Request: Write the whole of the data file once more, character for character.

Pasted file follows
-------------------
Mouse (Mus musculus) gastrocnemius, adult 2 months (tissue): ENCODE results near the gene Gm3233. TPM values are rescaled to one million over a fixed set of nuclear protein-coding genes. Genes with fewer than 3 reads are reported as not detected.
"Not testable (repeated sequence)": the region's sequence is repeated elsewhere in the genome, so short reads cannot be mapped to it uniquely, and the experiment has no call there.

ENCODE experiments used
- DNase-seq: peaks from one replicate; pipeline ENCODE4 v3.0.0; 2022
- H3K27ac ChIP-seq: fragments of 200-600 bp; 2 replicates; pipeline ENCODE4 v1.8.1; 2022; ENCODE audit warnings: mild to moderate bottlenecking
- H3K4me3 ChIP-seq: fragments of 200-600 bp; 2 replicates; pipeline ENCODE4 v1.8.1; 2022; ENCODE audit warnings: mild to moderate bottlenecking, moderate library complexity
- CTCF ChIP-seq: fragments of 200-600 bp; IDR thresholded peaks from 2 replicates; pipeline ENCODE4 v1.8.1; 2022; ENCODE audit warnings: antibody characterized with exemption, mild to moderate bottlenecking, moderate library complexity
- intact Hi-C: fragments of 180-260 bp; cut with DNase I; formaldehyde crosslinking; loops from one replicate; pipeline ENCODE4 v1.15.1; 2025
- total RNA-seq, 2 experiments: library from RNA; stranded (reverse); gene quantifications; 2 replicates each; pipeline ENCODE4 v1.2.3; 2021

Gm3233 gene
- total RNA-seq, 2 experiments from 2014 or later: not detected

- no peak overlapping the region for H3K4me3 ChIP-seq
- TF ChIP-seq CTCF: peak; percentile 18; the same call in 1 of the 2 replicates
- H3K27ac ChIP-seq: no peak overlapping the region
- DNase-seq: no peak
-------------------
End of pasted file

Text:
Mouse (Mus musculus) gastrocnemius, adult 2 months (tissue): ENCODE results near the gene Gm3233. TPM values are rescaled to one million over a fixed set of nuclear protein-coding genes. Genes with fewer than 3 reads are reported as not detected.
"Not testable (repeated sequence)": the region's sequence is repeated elsewhere in the genome, so short reads cannot be mapped to it uniquely, and the experiment has no call there.

ENCODE experiments used
- DNase-seq: peaks from one replicate; pipeline ENCODE4 v3.0.0; 2022
- H3K27ac ChIP-seq: fragments of 200-600 bp; 2 replicates; pipeline ENCODE4 v1.8.1; 2022; ENCODE audit warnings: mild to moderate bottlenecking
- H3K4me3 ChIP-seq: fragments of 200-600 bp; 2 replicates; pipeline ENCODE4 v1.8.1; 2022; ENCODE audit warnings: mild to moderate bottlenecking, moderate library complexity
- CTCF ChIP-seq: fragments of 200-600 bp; IDR thresholded peaks from 2 replicates; pipeline ENCODE4 v1.8.1; 2022; ENCODE audit warnings: antibody characterized with exemption, mild to moderate bottlenecking, moderate library complexity
- intact Hi-C: fragments of 180-260 bp; cut with DNase I; formaldehyde crosslinking; loops from one replicate; pipeline ENCODE4 v1.15.1; 2025
- total RNA-seq, 2 experiments: library from RNA; stranded (reverse); gene quantifications; 2 replicates each; pipeline ENCODE4 v1.2.3; 2021

Gm3233 gene
- total RNA-seq, 2 experiments from 2014 or later: not detected

- no peak overlapping the region for H3K4me3 ChIP-seq
- TF ChIP-seq CTCF: peak; percentile 18; the same call in 1 of the 2 replicates
- H3K27ac ChIP-seq: no peak overlapping the region
- DNase-seq: no peak